Kaz: One of my England programmes for the last six years has been strength as I always got pushed off the ball, and sometimes still do, but I do weights twice a week and try for three times, so I’m quite big on weights. It’s also good for injury prevention.
Colin Fenn, Plymouth Argyle Ladies supporter: Do you think that the top players in Britain will become full-time professionals like their male counterparts (though not with the grossly over inflated salaries)?
Kaz: The game is moving forward and I think Hope [Powell] and the FA are making the right steps forward and hopefully one day people will be able to train full time. I don’t see why it can’t happen.
Sylvain Jamet, France-based fan: In the game versus Lyon (that Iattended), you were the only one who seemed able to create an opening in the opposition defence with Kim Little being man-marked and unable to do any damage. Do you feel restricted to play on the wing on that kind of game when you could have more impact by playing centrally as a No10?
Kaz: At some point I would like to play the No10 role. I did as a kid but it’s a very challenging role and there’s a certain Kelly Smith playing there so I would rather stick with what I’ve got – maybe when she retires I can! The Lyon game was a bit all over the place so we’ll forget that one.
Liz Wren, fan: I’d like to know if you ever get star struck and how you found the transition going from Birmingham to Arsenal and how it feels to wear the three lions badge!
Kaz: Yes, I’m a bit of a geek with certain people. I’ve been fortunate enough to meet a few sports people, like Pele, that was a bit like ‘Woah!’ I would like to see David Beckham. I’ve seen him train but I would like to meet him. I’d definitely be star struck then. When I left Birmingham it was difficult because that was my home team and all I ever knew. I was really comfortable but I was too comfortable. I needed to make my name somewhere else. It was difficult at first because if you didn’t perform you had to accept you were on the bench, but I’m a better player for it. As for the three lions, it’s amazing. Someone told me that you only borrow that shirt because there’s always someone going to try and take it from you. So every time I put it on I look after it and I’m going to try and borrow it as much as I can.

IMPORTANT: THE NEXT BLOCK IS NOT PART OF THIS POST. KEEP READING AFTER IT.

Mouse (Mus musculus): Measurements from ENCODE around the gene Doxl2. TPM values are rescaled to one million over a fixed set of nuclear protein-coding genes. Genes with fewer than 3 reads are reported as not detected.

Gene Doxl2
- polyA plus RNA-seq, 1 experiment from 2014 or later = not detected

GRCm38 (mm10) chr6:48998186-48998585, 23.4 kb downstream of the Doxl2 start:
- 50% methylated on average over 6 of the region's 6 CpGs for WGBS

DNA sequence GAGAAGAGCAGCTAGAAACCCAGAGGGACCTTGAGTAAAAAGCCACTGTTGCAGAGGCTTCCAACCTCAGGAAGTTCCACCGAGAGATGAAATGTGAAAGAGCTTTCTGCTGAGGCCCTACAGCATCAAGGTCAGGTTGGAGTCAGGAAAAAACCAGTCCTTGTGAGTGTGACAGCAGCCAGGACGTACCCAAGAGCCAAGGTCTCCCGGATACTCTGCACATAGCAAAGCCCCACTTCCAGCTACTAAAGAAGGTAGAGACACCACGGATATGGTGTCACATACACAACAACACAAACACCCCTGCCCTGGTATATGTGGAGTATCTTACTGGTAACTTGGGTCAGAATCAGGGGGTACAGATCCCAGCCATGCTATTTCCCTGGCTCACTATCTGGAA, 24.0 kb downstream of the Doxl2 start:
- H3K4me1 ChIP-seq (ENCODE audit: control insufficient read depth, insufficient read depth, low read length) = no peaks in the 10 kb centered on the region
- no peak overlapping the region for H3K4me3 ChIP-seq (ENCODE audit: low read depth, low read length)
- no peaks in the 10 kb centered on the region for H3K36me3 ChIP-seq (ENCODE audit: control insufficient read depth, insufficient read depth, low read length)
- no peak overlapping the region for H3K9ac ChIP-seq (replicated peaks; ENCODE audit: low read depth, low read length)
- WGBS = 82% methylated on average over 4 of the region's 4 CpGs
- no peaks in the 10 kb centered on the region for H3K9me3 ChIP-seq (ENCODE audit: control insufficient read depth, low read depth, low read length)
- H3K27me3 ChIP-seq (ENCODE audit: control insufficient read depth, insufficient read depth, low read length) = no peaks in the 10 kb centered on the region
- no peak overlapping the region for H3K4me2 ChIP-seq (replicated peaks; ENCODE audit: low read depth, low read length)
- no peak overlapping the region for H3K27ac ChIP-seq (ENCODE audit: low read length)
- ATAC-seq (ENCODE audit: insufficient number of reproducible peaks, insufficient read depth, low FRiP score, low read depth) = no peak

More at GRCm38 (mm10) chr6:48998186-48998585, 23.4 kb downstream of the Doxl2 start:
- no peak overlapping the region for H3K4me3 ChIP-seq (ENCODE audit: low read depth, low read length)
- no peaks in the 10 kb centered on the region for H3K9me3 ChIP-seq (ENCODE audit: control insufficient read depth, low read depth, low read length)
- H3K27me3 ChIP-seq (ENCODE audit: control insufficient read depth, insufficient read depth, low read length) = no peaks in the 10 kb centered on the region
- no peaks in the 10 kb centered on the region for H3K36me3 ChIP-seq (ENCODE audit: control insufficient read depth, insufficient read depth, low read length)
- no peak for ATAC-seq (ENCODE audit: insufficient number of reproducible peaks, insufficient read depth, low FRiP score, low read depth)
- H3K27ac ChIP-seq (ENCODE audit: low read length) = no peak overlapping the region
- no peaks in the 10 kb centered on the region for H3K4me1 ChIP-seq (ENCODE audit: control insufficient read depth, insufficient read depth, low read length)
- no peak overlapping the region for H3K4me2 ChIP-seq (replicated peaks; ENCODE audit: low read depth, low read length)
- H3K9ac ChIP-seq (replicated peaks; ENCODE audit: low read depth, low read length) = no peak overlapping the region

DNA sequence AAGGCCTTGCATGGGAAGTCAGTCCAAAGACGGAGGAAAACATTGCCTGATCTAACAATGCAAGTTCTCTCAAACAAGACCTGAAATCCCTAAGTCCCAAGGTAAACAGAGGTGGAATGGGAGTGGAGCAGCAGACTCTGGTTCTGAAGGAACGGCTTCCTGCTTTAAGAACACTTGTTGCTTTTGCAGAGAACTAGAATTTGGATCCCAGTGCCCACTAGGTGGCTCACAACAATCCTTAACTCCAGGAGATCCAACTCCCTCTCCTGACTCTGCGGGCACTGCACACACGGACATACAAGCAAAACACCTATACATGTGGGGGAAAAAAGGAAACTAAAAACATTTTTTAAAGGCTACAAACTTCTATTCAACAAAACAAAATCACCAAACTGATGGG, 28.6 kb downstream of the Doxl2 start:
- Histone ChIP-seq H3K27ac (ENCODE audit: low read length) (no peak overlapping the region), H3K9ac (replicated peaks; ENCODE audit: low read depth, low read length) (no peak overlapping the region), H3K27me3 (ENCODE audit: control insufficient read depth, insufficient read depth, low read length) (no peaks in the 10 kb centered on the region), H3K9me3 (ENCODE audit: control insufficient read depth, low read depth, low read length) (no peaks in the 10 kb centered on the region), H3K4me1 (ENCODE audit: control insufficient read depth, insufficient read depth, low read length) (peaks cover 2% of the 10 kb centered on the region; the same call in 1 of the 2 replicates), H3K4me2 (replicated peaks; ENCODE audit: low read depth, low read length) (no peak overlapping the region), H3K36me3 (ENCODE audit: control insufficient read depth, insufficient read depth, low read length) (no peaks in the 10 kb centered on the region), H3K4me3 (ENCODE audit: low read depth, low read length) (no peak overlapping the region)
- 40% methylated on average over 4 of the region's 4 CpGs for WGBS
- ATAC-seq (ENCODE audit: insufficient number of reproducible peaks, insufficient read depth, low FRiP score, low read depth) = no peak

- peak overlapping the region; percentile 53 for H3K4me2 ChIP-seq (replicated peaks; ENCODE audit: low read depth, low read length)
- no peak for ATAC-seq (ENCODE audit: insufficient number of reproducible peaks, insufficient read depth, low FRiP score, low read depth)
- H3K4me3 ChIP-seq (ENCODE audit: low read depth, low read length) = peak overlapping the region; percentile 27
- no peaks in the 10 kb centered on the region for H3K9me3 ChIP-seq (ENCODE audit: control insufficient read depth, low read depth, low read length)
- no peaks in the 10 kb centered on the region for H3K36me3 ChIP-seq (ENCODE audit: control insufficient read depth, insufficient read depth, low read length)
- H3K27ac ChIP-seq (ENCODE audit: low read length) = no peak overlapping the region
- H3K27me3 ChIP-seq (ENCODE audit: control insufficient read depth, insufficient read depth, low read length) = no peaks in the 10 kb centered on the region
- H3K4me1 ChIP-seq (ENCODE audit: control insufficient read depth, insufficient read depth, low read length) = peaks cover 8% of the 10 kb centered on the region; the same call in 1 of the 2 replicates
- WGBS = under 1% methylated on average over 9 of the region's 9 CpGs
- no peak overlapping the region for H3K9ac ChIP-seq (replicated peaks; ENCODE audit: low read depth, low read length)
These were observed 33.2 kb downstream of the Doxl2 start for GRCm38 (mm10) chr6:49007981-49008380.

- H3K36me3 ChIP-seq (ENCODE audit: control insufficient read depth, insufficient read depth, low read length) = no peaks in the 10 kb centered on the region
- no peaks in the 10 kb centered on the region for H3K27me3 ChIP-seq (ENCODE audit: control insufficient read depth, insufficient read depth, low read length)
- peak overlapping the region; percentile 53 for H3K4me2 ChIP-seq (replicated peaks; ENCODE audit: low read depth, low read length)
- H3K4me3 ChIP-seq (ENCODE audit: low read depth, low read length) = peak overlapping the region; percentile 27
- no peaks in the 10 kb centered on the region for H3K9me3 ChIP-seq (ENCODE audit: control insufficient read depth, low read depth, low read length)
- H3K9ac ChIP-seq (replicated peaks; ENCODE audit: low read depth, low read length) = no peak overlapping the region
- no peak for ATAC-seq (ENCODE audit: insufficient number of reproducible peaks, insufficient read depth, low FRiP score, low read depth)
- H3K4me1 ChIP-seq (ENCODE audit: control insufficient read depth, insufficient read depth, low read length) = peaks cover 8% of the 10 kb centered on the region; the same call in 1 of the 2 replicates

Rachel, in Solihull: Who would be your ideal starting ’10’ to line up with if you could pick the team (past or present players, female or male)?
Kaz (without missing a beat):
Peter Schmeichel in goal (amazing)
Alex Scott right back (great player but she’s my England room mate and I would get beaten up if I didn’t say that – only kidding)
John Terry (for his passion) and Bobby Moore (legend) centre halves
Gael Clichy left back (he’s fast going forward)
Elaine of Brazil centre mid (she’s like a brick)
Beckham right mid (for his crosses and delivery)
Louisa Necib of Lyon centre mid (because I played against her since I was 15 and she’s one of the most technical players I’ve played against)
Rachel Yankey on the wing (quick, no-one can beat her)
Kelly Smith and Marta up front (without a doubt)
And George Best…and Ronaldo on the subs bench!
FG: Sorry Kaz, but you haven’t included yourself
Kaz: I’d never pick me!
Statto (obviously a Blues fan!): When are you coming back to Blues to fulfil your potential!!!?
Kaz: Oh, yes, Statto. Well, I always said I would return at some point, I don’t know when. I would like to lift the FA Cup with them, but we’ll have to see.
David Southern, fan: Is it true you have the best results in the Yoyo intermittent test for the England squad, and what’s your best result?
Kaz: I don’t think I am the best, Alex and Jill (Scott) are pretty strong. My best was before the Spain game, I was just behind them which isn’t bad because they are ridiculously good at running. I can’t remember what I got but I was quite chuffed.
Howard: Do you want to play pro football in the US and would you automatically come back to Arsenal after?
Kaz: Oh, I thought this might come up. Everyone would love to experience the American dream and pro league, you can’t ever rule it out, but we’ll leave it at that. I haven’t gone yet so I can’t really comment on those things, I’m still an Arsenal player.